The mass factor
This is what really separates the cars. It isn't just the weight but where it's located. The BMW and the Porsche are similar in heft at 3,230 and 2,976 pounds respectively. The Lotus is a scant 2,077 pounds, but that isn't the whole story.

BMW claims the Z4 M to have 50/50 weight distribution. However, it feels like the car rotates around the engine, which is, of course, forward-mounted. The Porsche has a slight rear bias at 45/55, but feels extremely neutral. There's no real sense that the car wants to pirouette around its center of gravity like most mid-engine cars. The Lotus has a decidedly rearward weight bias at 40/60. It never feels like a pendulum, but it does give an eagerness to turn not found in the others. When exiting turns, the weight in back can be felt pulling the car around, but because everything is so compact near the center, it never feels as if it could get away from you.

The Lotus also takes full advantage of being a smaller vehicle in every way it can. Smaller brakes, wheels and tires all mean less rotating and unsprung mass. What most people don't consider is the much smaller gyroscopic effect of the smaller, lighter tires and wheels. It adds to the already amazing feedback, allowing the car to transmit even smaller nuances in tire/road interface. The giant rubber found on the BMW and Porsche allows for huge amounts of grip, but also numbs steering feel. All that mass just takes the edge off what the tires are doing. -Michael Febbo

Natty tread
Both the Porsche and the Lotus were on factory original tires for the test. The Porsche was on Pilot Sport 2s--one of our favorite tires for fast yet still surprisingly comfortable driving. The Lotus wears Yokohama A048s specifically designed and tuned for this application. The BMW, our long-term tester, had recently received Nitto Invos, which replaced the worn OEM Continental Sport Contacts. The Nittos provided an equal level of grip with a little less noise and improved ride quality.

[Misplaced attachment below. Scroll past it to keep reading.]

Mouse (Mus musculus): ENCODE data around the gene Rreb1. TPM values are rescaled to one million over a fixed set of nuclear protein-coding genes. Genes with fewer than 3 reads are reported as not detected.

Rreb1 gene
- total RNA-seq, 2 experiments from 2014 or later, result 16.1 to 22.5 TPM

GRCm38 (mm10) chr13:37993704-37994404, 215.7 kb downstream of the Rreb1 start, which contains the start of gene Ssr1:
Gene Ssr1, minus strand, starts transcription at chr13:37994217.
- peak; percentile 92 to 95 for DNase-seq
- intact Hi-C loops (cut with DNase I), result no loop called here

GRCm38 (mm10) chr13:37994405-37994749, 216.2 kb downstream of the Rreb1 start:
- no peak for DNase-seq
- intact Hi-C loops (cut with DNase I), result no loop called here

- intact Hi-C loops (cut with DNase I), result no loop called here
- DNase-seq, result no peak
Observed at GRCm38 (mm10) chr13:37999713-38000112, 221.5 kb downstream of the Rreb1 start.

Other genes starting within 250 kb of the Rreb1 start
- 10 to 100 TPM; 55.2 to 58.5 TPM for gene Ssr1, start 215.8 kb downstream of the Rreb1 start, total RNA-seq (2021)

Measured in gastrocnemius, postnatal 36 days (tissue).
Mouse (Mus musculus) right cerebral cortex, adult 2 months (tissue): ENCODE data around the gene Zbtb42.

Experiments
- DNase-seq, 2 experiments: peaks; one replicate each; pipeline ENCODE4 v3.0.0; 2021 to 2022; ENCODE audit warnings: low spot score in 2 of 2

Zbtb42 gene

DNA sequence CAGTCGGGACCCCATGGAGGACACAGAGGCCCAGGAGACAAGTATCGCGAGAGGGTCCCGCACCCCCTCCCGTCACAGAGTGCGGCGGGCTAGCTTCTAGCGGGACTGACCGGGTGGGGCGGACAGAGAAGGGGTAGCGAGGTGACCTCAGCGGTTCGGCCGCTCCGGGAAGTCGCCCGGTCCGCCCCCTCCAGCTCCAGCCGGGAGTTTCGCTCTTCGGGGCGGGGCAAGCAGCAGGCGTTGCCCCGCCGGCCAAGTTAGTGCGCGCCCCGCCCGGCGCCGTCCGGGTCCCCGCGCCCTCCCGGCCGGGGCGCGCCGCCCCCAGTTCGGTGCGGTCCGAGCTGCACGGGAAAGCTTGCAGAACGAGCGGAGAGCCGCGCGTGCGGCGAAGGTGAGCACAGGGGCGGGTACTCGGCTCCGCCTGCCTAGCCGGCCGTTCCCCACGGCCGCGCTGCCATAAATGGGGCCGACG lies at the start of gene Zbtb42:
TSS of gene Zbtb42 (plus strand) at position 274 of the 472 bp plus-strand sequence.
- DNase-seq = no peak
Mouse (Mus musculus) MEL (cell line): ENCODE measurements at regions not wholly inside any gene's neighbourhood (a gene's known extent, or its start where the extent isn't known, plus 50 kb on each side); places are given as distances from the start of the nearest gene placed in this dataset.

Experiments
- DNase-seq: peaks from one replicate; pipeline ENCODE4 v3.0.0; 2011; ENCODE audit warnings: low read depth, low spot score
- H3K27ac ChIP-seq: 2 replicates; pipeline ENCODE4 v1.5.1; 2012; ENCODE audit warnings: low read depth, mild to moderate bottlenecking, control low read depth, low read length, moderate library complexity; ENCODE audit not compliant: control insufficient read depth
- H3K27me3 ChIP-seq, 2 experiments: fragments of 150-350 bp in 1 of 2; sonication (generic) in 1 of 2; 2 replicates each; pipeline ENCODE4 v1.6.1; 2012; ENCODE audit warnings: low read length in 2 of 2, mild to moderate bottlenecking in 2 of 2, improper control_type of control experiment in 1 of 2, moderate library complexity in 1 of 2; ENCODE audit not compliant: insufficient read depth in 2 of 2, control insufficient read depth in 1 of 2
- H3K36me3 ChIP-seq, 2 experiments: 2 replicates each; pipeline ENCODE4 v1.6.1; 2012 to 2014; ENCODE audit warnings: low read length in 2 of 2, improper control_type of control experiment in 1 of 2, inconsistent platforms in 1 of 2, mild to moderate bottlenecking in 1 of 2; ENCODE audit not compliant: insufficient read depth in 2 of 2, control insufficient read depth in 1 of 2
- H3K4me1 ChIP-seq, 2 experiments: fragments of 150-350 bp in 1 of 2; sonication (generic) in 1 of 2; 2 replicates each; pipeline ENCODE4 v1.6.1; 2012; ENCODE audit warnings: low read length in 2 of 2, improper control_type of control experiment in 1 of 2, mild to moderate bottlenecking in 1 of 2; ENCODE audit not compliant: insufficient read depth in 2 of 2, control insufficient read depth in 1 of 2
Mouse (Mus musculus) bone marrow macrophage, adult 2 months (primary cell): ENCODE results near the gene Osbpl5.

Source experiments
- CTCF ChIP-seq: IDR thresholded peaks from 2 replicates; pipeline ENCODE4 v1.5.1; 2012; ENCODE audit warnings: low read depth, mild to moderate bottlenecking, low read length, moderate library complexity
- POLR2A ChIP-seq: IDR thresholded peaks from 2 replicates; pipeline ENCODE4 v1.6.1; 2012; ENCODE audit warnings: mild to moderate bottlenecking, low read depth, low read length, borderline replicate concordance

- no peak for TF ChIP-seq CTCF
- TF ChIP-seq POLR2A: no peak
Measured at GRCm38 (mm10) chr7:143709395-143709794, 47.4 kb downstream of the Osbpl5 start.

They performed flawlessly during the canyon running and on the highway. The factory tires led some staffers to believe the car was equipped with run-flats. The Nittos traded the razor-sharp turn-in of the OEM rubber for a touch less sidewall stiffness, yet they still provided accurate feel and were a little more predictable than expected.

The Cayman's PS2s were as grippy and as comfortable as we remembered. It didn't feel as though they had the same high-speed stability as the other tires, but they were definitely the quietest.

The Yokohamas on the Lotus are thinly disguised race tires. It was interesting to drive in different conditions, because the tires really responded well to heat. During slower driving, the tires were slightly cooler and the car moved around a bit more. As temperatures built up with faster driving, the tires kept getting stickier. For race-spec rubber, they provided highly controllable breakaway.

Lotus advises owners not to use anything but the OEM tire on the car. The Exige, being as light as it is, will have trouble generating enough heat to get the most out of other tires. Porsche has a numbers of tires it approves. BMW is a little more open in tire choices but recommends owners stick with tires that meet speed and load indices of the factory equipment.-Michael Febbo

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